I wrote this about a month ago for a guest blog at ‘Back At The Ranch: Adventures in Holistic Living.’ (http://backattheranch.net/where-you-goin-city-boy/) They were kind enough to have me, and kind enough to forgive the doggerel I turned in as finished copy. The 550 word limit seemed daunting at first, but after I edited out all of the inflammatory religious statements, I almost got it.
As I am still struggling to function past the second round of Therapeutic Botox, I’ll share this with you until I can get running again.
Where you Goin’, City Boy?
A sardonic look at the homesteading craze.
I am still amazed when I can answer someone’s chicken question. For so long, my chicken madness was answered with, “Chicken? There is more than one type?”
Despite my deep family roots in the Amish Community, as a child, I visited the family farm exactly once. Farming was something that I knew people were doing, but as a child growing up in the Greater Cleveland area, it was an abstract concept at best. It was an odd disconnect, in a farming state in the Midwest, but I always said that Cleveland wasn’t really in Ohio. It is in its own State, somewhere between Confusion and Denial.
In 2010, we watched ‘Food Inc.’ and got the farming bug. Always having an interest in Ornithology, naturally I gravitated toward chickens. Impatient to begin, we crammed for the test, found a spot and got started.
Having been a theater carpenter with the Union, I was quite proud of my coop, ‘Hacienda del Chicken.’ Built of found materials, I understood well the mechanics of getting a wall to stand up on it’s own, even in a microburst, while artfully repurposed Ocotillo branches gave the whole thing a rustic feel.
It was obvious that we had no idea what we were doing. So impatient and dismissive of what should be a simple task, we backed ourselves into a corner more and more as we jumped to correct for unforeseen events and circumstances.
Anyone who says they are raising chicks in the bathtub is headed to a dander nightmare of epic proportions.
”Sometimes you eat the bear, and sometimes, well, he eats you.” –Sam Elliot as ‘The Stranger,’ The Big Lembowski (1998)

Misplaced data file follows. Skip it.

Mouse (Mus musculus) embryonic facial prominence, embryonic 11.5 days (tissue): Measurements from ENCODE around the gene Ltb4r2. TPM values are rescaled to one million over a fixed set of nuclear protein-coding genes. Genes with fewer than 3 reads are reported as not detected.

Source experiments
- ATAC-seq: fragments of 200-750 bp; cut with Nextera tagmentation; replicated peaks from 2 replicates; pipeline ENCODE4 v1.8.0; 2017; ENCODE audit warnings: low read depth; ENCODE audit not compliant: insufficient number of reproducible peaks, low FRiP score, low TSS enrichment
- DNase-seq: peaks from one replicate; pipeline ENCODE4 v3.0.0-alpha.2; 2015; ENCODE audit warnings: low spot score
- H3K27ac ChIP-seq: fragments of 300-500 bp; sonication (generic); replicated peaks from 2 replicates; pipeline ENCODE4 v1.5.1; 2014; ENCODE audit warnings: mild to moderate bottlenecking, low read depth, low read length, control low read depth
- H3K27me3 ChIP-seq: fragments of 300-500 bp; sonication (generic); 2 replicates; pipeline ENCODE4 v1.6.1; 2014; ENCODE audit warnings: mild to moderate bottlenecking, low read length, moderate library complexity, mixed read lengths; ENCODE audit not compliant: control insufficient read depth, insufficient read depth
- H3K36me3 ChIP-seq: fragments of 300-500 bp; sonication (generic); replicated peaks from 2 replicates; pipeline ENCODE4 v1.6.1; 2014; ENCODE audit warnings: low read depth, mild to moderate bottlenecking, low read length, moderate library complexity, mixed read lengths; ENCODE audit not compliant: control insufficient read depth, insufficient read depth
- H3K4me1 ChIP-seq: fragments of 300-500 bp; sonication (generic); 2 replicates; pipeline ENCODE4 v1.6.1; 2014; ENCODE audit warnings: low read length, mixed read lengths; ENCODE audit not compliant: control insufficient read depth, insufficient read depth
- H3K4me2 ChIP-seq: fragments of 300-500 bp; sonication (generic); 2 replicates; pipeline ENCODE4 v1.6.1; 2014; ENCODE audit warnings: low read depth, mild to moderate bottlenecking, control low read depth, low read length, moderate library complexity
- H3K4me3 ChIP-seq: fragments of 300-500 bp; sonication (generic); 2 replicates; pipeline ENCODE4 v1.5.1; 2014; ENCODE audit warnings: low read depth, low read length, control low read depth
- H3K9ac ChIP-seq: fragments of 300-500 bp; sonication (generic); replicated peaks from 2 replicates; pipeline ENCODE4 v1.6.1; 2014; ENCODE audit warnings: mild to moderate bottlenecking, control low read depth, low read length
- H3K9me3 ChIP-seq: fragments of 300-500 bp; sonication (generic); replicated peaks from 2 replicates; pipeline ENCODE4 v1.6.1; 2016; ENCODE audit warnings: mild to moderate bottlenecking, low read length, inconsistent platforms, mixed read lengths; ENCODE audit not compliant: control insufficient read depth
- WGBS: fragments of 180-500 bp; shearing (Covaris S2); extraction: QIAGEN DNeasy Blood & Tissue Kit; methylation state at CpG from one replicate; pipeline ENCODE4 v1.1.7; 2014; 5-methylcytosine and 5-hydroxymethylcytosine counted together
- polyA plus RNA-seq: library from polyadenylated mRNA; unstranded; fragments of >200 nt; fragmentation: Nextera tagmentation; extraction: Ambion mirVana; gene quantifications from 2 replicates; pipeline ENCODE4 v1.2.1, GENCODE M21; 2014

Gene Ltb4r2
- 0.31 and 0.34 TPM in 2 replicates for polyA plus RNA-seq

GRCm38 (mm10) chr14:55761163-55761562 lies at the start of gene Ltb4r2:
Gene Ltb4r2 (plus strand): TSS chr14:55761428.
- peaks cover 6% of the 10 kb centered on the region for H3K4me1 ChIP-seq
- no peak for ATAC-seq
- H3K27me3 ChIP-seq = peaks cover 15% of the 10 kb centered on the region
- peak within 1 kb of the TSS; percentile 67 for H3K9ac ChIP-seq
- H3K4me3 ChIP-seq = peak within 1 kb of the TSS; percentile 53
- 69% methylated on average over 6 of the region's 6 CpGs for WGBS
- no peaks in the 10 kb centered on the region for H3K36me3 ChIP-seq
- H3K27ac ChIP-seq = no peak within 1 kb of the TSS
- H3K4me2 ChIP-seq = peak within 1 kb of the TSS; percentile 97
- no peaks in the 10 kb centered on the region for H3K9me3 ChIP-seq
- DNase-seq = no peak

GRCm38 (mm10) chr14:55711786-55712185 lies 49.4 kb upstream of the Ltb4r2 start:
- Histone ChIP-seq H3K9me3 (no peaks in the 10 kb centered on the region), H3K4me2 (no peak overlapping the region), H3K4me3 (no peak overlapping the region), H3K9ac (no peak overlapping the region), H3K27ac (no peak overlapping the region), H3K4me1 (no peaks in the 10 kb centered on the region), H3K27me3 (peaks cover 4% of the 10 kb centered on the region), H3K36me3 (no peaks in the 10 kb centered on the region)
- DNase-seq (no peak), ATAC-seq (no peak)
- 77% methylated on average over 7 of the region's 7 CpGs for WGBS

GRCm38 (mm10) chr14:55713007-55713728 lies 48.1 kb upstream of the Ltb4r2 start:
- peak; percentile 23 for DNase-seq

You eventually have to realize your limitations and account for them. Years later, I still don’t know what I am doing, but I am always happy to answer questions. I was once asked by the city’s Botanical Garden to give a presentation to the society ladies about backyard chickens. I harped so hard on Biosecurity that no one in that room made plans for chickens. I had not meant to be gloom and doom, but to skip things like ‘buckets of poo’ is the disingenuity that results in a world where the Humane Society have added chickens to the adoption roster.
On the other end of the Greenhorn Spectrum is my cousin, and he really is my hero. Not only is he ‘The Most Interesting Man in the World,’ he also leads a life some would call charmed if they didn’t know the work he put into it. Despite his city-rearing handicap, his homestead in the mountains of California looks like the brochure for the coolest summer camp ever: lush gardens, towering trees, daily kayaking.
Though I have been trying for years to get the man on the Food Network, he is satisfied to be ‘just’ a Master Chef. He once made whiskey sweet potatoes for Thanksgiving, and I still like to recall them fondly five years later.
Despite this expertise, mishaps will happen. While cooking at home, there was a fire. With reactions honed in years of professional kitchens, my cousin sprang into action with the nearest fire extinguisher and sprayed it liberally until the fire was out.
(* Note to Manufacturers: Bear Mace looks a lot like a Fire Extinguisher, and doesn’t put out a fire very well unless you use the whole can.)
(Update!) He’s a good-natured guy and took my ribbing in stride. I can only dream about doing as well as he does, but I didn’t tell him that I was immortalizing his moment of humanity in digital form. He now has three of these, which I imagine will still work better on a bear than bear mace works on a fire.